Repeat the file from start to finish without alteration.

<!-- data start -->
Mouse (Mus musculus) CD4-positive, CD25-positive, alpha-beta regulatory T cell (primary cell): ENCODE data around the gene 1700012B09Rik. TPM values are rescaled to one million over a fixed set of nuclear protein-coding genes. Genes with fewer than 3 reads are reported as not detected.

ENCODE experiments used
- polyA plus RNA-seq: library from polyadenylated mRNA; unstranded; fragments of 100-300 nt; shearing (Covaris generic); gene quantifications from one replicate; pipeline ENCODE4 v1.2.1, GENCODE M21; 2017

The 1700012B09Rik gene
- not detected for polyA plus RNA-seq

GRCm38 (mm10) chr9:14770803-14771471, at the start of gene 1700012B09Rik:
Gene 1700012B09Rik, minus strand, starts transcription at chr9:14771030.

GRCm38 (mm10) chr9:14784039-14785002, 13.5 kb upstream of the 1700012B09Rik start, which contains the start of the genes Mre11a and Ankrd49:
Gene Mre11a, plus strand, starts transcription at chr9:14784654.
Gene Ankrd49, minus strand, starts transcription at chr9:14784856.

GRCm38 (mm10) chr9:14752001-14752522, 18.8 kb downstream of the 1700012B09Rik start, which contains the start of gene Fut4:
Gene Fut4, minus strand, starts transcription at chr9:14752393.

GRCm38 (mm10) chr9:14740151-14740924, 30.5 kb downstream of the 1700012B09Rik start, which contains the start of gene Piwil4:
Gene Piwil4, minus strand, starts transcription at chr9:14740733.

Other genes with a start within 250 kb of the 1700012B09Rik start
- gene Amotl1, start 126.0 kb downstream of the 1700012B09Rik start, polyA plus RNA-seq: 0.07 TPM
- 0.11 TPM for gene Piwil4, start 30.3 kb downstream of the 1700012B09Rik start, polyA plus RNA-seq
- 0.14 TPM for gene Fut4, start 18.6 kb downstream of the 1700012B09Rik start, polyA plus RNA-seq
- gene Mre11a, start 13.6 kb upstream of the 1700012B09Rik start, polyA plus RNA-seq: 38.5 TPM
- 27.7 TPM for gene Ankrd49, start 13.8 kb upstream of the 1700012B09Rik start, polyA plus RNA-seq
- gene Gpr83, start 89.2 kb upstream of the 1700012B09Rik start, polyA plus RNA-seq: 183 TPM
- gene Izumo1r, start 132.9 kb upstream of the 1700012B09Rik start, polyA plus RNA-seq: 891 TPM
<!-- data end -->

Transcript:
Mouse (Mus musculus) CD4-positive, CD25-positive, alpha-beta regulatory T cell (primary cell): ENCODE data around the gene 1700012B09Rik. TPM values are rescaled to one million over a fixed set of nuclear protein-coding genes. Genes with fewer than 3 reads are reported as not detected.

ENCODE experiments used
- polyA plus RNA-seq: library from polyadenylated mRNA; unstranded; fragments of 100-300 nt; shearing (Covaris generic); gene quantifications from one replicate; pipeline ENCODE4 v1.2.1, GENCODE M21; 2017

The 1700012B09Rik gene
- not detected for polyA plus RNA-seq

GRCm38 (mm10) chr9:14770803-14771471, at the start of gene 1700012B09Rik:
Gene 1700012B09Rik, minus strand, starts transcription at chr9:14771030.

GRCm38 (mm10) chr9:14784039-14785002, 13.5 kb upstream of the 1700012B09Rik start, which contains the start of the genes Mre11a and Ankrd49:
Gene Mre11a, plus strand, starts transcription at chr9:14784654.
Gene Ankrd49, minus strand, starts transcription at chr9:14784856.

GRCm38 (mm10) chr9:14752001-14752522, 18.8 kb downstream of the 1700012B09Rik start, which contains the start of gene Fut4:
Gene Fut4, minus strand, starts transcription at chr9:14752393.

GRCm38 (mm10) chr9:14740151-14740924, 30.5 kb downstream of the 1700012B09Rik start, which contains the start of gene Piwil4:
Gene Piwil4, minus strand, starts transcription at chr9:14740733.

Other genes with a start within 250 kb of the 1700012B09Rik start
- gene Amotl1, start 126.0 kb downstream of the 1700012B09Rik start, polyA plus RNA-seq: 0.07 TPM
- 0.11 TPM for gene Piwil4, start 30.3 kb downstream of the 1700012B09Rik start, polyA plus RNA-seq
- 0.14 TPM for gene Fut4, start 18.6 kb downstream of the 1700012B09Rik start, polyA plus RNA-seq
- gene Mre11a, start 13.6 kb upstream of the 1700012B09Rik start, polyA plus RNA-seq: 38.5 TPM
- 27.7 TPM for gene Ankrd49, start 13.8 kb upstream of the 1700012B09Rik start, polyA plus RNA-seq
- gene Gpr83, start 89.2 kb upstream of the 1700012B09Rik start, polyA plus RNA-seq: 183 TPM
- gene Izumo1r, start 132.9 kb upstream of the 1700012B09Rik start, polyA plus RNA-seq: 891 TPM